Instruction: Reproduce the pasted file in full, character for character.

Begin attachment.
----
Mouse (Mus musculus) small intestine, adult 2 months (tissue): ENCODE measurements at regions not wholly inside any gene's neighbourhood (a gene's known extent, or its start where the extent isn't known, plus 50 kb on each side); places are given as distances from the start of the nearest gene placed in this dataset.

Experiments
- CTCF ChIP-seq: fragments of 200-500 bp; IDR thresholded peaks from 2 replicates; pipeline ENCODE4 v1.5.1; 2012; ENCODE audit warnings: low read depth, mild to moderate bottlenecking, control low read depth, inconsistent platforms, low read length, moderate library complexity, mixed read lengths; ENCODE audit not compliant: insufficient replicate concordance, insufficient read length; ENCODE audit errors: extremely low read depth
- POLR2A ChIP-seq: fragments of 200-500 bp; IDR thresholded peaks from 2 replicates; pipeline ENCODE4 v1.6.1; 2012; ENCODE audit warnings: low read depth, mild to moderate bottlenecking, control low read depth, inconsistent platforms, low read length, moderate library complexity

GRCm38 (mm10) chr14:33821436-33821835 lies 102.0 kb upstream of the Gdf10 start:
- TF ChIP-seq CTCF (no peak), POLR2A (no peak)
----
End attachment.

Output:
Mouse (Mus musculus) small intestine, adult 2 months (tissue): ENCODE measurements at regions not wholly inside any gene's neighbourhood (a gene's known extent, or its start where the extent isn't known, plus 50 kb on each side); places are given as distances from the start of the nearest gene placed in this dataset.

Experiments
- CTCF ChIP-seq: fragments of 200-500 bp; IDR thresholded peaks from 2 replicates; pipeline ENCODE4 v1.5.1; 2012; ENCODE audit warnings: low read depth, mild to moderate bottlenecking, control low read depth, inconsistent platforms, low read length, moderate library complexity, mixed read lengths; ENCODE audit not compliant: insufficient replicate concordance, insufficient read length; ENCODE audit errors: extremely low read depth
- POLR2A ChIP-seq: fragments of 200-500 bp; IDR thresholded peaks from 2 replicates; pipeline ENCODE4 v1.6.1; 2012; ENCODE audit warnings: low read depth, mild to moderate bottlenecking, control low read depth, inconsistent platforms, low read length, moderate library complexity

GRCm38 (mm10) chr14:33821436-33821835 lies 102.0 kb upstream of the Gdf10 start:
- TF ChIP-seq CTCF (no peak), POLR2A (no peak)